Tag Archives: Queensland

Jord International addresses pressing issues for BMA Caval Ridge

Jord International has recently taken up a challenge from BHP to come up with a safer solution to filter press maintenance at the Caval Ridge metallurgical coal mine, in Queensland, Australia, as part of the New South Wales-based company’s expanding remit to unlock new technologies for the wider mining industry.

The plant and systems designer, developer and service provider was awarded the project, part of BHP’s Supplier Innovation Program challenge, earlier this year. It has seen Jord design and construct the first concept prototype in tandem with the maintenance team at the mine.

The prototype comprised a belt cartridge installer within a self-contained steel frame that holds a new belt and removes the old, damaged belt. The first commercial belt installer is expected to be in use by July, according to BMA.

Craig Samuel, Jord’s Mechanical Engineer for Aftermarket and Reliability, said the filters the company worked with at BMA Caval Ridge are 3 m wide x 5 m long, with the product path through the filter around 14 m long. While the solution was designed for Caval Ridge specifically, he said it could have applications on any site or with any commodity using filter presses.

“The idea came from the understanding of how the filter belts are installed, and a cartridge-style installer just made sense considering Caval Ridge has a readily available crane to move the cartridge around,” Samuel told IM. “The mechanics of the installer required some out-of-the-box ideas to develop a continuously variable speed ratio between the new belt roll and the old belt roll.”

Samuel said he expected the belt change time to be cut in half with this new solution.

Jord has already applied for another BHP Supplier Innovation Program challenge that could leverage a dust management and cleaning innovation, but the company has also been investing in research and development to commercialise new minerals beneficiation technologies for more efficient and effective liberation of ore, according to Kevin Barber, Jord’s General Manager of Resources.

“Our goal is to unlock new technologies that provide step-change improvements to current processes in the industry,” he said of these new technologies. “It’s about using less energy, using less water and removing some of the environmental challenges with particular focus on tailings. We’re finding alternative ways of dealing with problematic ores and resources.”

Macmahon to start mining Anglo’s Dawson South met coal mine

Macmahon Holdings says it has been selected to provide surface mining services at Anglo American’s majority-owned Dawson metallurgical coal mine in Queensland, Australia, starting from July.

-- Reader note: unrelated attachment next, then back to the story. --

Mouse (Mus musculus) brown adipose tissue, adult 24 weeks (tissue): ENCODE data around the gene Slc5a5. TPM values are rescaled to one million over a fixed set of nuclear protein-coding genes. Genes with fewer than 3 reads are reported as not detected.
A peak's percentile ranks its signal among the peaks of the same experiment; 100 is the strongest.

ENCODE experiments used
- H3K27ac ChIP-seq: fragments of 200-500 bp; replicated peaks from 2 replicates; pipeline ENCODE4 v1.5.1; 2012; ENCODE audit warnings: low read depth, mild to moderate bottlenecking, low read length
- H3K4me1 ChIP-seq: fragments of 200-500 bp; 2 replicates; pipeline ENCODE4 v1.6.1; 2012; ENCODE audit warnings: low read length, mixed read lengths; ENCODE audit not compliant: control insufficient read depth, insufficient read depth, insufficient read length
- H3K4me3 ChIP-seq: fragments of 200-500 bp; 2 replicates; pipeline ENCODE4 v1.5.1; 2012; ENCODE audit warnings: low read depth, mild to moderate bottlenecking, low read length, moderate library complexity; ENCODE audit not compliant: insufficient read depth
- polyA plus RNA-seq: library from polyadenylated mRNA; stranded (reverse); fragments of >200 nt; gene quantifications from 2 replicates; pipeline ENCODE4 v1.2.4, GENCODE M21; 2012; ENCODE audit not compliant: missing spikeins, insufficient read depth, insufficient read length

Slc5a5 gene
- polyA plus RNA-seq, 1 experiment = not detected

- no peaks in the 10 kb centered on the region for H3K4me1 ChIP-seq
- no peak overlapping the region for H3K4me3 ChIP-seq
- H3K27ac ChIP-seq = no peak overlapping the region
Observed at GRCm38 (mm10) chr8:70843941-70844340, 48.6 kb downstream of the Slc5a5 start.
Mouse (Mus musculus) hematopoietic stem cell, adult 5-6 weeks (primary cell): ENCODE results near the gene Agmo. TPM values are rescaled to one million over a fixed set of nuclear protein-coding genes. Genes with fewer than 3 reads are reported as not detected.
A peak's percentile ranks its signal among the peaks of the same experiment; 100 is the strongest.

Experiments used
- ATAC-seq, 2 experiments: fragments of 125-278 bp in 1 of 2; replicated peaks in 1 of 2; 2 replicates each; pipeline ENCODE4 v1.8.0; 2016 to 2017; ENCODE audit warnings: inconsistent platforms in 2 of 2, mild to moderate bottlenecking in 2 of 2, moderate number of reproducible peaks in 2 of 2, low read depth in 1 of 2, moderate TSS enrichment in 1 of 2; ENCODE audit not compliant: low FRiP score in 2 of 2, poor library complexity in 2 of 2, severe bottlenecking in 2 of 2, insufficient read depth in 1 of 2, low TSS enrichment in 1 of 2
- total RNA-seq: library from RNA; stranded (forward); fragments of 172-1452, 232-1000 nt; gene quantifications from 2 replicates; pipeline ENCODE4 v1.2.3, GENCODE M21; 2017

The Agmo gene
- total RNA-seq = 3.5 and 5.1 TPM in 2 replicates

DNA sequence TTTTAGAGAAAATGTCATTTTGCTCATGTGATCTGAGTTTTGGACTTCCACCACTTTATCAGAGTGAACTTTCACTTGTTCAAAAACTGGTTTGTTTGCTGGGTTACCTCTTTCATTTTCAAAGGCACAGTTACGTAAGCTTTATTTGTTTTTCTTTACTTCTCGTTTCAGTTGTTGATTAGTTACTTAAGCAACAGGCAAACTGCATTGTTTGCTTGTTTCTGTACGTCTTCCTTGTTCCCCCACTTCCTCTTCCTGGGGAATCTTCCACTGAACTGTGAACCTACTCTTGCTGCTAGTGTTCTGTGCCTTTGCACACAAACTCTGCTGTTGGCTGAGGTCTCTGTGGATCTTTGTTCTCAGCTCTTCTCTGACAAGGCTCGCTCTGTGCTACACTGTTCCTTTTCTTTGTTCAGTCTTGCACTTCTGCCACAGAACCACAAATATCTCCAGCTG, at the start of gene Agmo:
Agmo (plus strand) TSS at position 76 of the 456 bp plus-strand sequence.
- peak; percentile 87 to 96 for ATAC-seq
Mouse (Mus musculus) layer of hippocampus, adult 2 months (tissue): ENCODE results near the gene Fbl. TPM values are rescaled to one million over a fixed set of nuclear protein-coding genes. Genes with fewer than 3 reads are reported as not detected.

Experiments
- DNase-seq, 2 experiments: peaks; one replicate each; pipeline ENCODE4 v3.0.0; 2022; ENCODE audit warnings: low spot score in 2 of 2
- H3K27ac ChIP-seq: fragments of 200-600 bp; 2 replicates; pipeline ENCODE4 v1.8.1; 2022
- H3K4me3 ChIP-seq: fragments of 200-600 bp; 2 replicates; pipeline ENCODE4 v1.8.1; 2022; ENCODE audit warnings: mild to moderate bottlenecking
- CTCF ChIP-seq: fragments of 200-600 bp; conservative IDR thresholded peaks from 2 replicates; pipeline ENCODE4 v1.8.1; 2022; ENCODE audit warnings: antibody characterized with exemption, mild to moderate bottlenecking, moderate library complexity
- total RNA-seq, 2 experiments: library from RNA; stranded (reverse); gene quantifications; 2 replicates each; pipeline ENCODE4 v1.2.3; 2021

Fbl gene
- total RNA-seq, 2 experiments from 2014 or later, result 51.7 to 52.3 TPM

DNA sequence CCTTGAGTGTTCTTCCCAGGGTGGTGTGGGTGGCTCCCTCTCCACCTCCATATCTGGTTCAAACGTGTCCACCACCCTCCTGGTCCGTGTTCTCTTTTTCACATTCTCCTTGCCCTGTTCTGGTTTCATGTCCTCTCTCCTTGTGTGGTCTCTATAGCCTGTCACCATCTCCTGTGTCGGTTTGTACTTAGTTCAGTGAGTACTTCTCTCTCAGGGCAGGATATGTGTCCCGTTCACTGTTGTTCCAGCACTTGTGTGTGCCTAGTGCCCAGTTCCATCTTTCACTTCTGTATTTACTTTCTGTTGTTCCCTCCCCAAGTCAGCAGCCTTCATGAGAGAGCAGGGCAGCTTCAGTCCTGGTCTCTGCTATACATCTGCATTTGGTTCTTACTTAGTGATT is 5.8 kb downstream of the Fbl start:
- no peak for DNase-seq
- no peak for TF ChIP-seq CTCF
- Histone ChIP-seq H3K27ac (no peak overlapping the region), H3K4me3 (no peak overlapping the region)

The work at the Dawson South operations, which forms part of the Dawson Mine, an open-pit met coal mine owned in a joint venture between Anglo American and Japan’s Mitsui Group, will generate around A$200 million ($153 million) in revenue over the three-year term, Macmahon said.

Signing of the mining services agreement is expected to occur in the near future, the company added.

Macmahon’s CEO and Managing Director, Michael Finnegan, said: “We are very pleased to be selected for the Dawson South operation by Anglo American, a leading global mining company. We look forward to working very closely with our new client to ensure a smooth transition period and continuity of safe operations. This new project further strengthens our growing east coast presence.”

NRW’s Golding to keep mining Wonbindi Coal’s Baralaba North operation

NRW Holdings Ltd says its wholly owned subsidiary, Golding Contractors Pty Ltd, has received a 12-month extension to its existing agreement with Wonbindi Coal Pty Ltd at the Baralaba North coal mine, in Queensland, Australia.

The award adds approximately A$120 million ($92 million) to the existing contract, which now extends to June 2022.

The extension cements the relationship between Golding and Wonbindi Coal where Golding has provided the contract mining services at the mine, maintaining and operating a wholly client owned fleet of equipment, producing an ultra-low volatile pulverised coal injection product since 2018. This original contract included overall mine planning; the removal of topsoil; drilling, blasting, loading and hauling overburden; loading and hauling of coal; and handling coal through the crushing and screening plant.

Mastermyne’s Aquila coking coal contract extended by Anglo

Anglo American has extended the stay of Mastermyne Group at its Aquila coking coal project in Queensland, Australia, with the ASX-listed contractor set to continue development of the underground mine for at least the next 12 months.

Mastermyne has been engaged since August 2019 to undertake roadway development in the mains and gate roads, and all outbye related services for the establishment of the new longwall operation at Aquila.